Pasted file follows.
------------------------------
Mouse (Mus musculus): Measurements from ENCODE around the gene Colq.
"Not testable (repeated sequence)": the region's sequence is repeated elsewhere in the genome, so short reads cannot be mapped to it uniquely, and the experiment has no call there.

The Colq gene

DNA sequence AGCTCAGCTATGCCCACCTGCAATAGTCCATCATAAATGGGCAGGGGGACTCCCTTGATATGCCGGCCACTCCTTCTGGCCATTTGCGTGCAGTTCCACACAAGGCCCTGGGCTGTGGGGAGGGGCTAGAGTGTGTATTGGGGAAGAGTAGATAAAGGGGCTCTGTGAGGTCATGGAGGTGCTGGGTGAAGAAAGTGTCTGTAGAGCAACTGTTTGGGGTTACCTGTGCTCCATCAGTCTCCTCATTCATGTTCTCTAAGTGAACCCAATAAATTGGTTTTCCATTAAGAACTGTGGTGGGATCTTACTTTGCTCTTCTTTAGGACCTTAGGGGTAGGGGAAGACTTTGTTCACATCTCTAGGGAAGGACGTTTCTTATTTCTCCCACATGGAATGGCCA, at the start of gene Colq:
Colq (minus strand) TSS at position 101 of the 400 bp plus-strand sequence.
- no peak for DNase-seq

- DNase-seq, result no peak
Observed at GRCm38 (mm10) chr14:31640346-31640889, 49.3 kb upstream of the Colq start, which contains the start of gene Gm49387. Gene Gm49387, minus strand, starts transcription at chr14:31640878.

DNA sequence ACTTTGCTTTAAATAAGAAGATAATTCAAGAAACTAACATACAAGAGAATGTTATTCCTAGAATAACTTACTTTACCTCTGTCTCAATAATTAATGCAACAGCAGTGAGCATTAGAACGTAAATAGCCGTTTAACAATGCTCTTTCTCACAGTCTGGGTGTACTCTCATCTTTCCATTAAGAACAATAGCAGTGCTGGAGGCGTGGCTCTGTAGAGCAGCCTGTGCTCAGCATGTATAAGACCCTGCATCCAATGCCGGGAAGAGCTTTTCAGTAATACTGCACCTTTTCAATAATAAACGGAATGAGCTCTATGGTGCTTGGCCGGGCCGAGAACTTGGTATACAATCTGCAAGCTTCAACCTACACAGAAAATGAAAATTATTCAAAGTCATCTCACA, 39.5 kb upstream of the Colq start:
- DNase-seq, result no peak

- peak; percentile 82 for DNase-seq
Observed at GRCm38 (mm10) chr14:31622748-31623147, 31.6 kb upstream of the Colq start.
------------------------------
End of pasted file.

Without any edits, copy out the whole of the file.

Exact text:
Mouse (Mus musculus): Measurements from ENCODE around the gene Colq.
"Not testable (repeated sequence)": the region's sequence is repeated elsewhere in the genome, so short reads cannot be mapped to it uniquely, and the experiment has no call there.

The Colq gene

DNA sequence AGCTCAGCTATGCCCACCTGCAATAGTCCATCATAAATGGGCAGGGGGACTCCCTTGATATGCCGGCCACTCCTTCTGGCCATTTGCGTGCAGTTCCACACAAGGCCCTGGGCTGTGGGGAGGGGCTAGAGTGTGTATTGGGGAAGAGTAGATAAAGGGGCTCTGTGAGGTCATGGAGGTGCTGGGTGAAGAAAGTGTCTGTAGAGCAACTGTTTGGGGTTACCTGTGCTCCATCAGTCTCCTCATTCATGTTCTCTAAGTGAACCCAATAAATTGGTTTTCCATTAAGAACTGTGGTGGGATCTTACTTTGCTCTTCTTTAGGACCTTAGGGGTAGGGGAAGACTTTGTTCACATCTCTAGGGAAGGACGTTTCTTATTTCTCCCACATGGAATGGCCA, at the start of gene Colq:
Colq (minus strand) TSS at position 101 of the 400 bp plus-strand sequence.
- no peak for DNase-seq

- DNase-seq, result no peak
Observed at GRCm38 (mm10) chr14:31640346-31640889, 49.3 kb upstream of the Colq start, which contains the start of gene Gm49387. Gene Gm49387, minus strand, starts transcription at chr14:31640878.

DNA sequence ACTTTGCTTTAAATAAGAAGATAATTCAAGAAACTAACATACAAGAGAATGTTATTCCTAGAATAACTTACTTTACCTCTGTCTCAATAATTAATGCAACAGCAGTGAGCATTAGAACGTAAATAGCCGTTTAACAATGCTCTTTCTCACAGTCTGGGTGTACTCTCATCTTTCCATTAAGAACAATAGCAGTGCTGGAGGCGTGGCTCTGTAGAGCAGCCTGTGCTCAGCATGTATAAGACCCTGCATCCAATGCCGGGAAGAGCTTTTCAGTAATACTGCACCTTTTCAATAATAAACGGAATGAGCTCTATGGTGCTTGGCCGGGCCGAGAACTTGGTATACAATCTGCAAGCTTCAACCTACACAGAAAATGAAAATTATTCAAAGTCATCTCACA, 39.5 kb upstream of the Colq start:
- DNase-seq, result no peak

- peak; percentile 82 for DNase-seq
Observed at GRCm38 (mm10) chr14:31622748-31623147, 31.6 kb upstream of the Colq start.